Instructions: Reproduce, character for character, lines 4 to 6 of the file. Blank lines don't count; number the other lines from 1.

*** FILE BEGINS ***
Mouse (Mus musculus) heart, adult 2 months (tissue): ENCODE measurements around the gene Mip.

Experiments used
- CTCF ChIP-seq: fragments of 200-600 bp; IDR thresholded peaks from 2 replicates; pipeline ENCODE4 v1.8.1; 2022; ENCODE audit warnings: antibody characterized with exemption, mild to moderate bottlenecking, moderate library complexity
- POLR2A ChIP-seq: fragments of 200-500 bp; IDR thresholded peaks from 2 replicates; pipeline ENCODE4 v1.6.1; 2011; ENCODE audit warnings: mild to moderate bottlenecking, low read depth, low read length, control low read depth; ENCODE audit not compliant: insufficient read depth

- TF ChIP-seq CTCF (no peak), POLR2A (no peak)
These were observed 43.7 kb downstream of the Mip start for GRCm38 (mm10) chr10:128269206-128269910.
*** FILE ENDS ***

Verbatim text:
- POLR2A ChIP-seq: fragments of 200-500 bp; IDR thresholded peaks from 2 replicates; pipeline ENCODE4 v1.6.1; 2011; ENCODE audit warnings: mild to moderate bottlenecking, low read depth, low read length, control low read depth; ENCODE audit not compliant: insufficient read depth

- TF ChIP-seq CTCF (no peak), POLR2A (no peak)
These were observed 43.7 kb downstream of the Mip start for GRCm38 (mm10) chr10:128269206-128269910.